Staphylococcus aureus is a common bacterium (germ), which up to a third of the population carry on parts of their skin or in the nose without any problems or infections developing.
Some strains of staphylococcus aureus are resistant to some antibiotics, including meticillin, and these strains are referred to as meticillin-resistant Staphylococcus aureus (MRSA).
Both MRSA and staphylococcus aureus can be carried by patients both in their nose and on their skin.
MRSA can live harmlessly on the skin and in some chronic wounds such as leg ulcers but can cause problems if it does get into a skin break (e.g. a surgical wound) or parts of the body that are normally sterile, such as the bladder.
MRSA tends to be a problem in hospitals as people who are already unwell are more vulnerable to infection.
It can also be easily spread from person to person.
In general, healthy people are at a low risk of infection with MRSA.
Causes of MRSA
Like many bacteria, MRSA usually only becomes a problem if your immune system (which normally fights infection) is compromised due to illness, certain medications, surgery or injury.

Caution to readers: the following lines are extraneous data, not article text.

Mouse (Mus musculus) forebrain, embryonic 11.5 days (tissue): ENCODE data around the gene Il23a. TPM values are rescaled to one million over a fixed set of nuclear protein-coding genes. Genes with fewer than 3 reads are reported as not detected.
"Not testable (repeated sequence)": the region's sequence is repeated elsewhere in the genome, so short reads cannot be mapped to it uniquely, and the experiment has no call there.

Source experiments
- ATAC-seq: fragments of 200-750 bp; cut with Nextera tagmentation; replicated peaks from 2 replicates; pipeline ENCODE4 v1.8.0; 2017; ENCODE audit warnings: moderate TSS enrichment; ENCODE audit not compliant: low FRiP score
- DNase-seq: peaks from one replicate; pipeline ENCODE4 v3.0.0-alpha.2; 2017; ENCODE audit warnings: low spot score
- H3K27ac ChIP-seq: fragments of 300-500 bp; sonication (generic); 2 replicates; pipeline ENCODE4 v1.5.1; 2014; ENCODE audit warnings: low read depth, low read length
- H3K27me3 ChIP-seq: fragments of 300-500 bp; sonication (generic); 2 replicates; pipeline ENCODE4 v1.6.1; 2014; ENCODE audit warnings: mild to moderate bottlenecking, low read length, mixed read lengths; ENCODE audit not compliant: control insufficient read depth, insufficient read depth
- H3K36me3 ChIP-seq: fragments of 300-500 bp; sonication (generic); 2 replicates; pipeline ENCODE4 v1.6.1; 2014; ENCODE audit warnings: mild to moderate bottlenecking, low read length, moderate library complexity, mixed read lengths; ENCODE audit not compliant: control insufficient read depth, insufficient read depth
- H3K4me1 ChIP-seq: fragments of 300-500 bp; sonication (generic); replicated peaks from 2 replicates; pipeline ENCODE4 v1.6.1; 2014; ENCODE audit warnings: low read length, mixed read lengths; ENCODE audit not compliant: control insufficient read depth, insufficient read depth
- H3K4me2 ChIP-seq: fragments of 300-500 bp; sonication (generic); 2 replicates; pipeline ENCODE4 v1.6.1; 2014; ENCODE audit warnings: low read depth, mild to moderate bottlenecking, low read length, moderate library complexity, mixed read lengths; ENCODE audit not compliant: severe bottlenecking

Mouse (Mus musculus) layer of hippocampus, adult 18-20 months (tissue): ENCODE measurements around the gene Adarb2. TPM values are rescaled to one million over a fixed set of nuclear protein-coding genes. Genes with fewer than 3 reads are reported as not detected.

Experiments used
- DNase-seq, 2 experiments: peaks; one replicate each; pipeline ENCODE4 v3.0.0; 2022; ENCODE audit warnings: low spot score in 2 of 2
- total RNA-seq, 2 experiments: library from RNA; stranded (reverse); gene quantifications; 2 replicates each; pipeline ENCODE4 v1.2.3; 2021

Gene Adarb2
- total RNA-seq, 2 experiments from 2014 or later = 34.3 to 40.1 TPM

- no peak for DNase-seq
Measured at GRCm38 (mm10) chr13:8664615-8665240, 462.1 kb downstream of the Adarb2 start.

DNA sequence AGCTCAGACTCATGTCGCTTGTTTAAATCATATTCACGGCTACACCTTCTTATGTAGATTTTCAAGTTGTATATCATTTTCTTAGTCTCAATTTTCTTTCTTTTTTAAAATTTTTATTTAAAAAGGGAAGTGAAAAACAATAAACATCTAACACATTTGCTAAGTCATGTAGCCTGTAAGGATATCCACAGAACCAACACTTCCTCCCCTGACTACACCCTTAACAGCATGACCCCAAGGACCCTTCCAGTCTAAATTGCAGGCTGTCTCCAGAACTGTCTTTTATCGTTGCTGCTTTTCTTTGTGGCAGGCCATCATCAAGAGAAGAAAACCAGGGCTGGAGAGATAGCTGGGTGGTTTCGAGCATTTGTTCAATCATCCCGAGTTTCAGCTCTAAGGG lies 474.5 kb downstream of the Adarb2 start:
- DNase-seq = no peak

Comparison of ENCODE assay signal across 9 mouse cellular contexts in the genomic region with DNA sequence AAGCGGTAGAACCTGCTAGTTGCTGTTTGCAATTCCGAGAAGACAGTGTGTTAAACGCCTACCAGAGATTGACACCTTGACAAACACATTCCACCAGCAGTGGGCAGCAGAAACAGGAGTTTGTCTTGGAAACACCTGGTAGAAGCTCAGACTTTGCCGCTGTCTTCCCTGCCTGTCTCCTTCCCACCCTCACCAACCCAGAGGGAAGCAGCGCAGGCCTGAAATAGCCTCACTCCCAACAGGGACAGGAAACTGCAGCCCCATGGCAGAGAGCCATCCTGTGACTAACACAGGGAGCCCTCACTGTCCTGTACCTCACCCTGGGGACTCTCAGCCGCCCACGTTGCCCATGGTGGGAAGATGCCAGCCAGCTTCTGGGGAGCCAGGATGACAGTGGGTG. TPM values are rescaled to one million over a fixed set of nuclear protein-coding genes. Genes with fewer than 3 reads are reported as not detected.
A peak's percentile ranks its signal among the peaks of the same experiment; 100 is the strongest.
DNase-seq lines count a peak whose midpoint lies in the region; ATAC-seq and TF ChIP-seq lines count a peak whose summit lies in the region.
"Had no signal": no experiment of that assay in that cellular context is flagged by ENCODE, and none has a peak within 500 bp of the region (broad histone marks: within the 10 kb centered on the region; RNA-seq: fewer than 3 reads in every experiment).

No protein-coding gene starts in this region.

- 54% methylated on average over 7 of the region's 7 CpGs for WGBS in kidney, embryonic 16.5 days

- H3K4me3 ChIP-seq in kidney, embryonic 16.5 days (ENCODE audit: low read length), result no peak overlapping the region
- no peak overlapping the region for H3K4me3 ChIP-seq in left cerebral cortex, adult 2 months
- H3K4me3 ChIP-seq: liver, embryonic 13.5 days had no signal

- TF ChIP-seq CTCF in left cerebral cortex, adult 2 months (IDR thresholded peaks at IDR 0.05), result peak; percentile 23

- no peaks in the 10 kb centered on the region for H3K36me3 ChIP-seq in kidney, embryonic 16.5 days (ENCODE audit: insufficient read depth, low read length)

It can cause more serious infections if it enters the body through wounds or tubes after surgery or serious illness.
It's worth remembering that:
- MRSA only affects a minority of people and not all people with MRSA will develop an infection
- The majority of patients that have MRSA are either colonised (presence of the MRSA on the skin and causing no harm) or have superficial infections that don't require specific treatment
- MRSA can be acquired in the community as well.
Importantly, MRSA does not pose a risk to healthy people (i.e. those without wounds or chronic illness).
Prevention and treatment
Please see MRSA: Prevention and treatment.
Please see the NHS website: MRSA infections.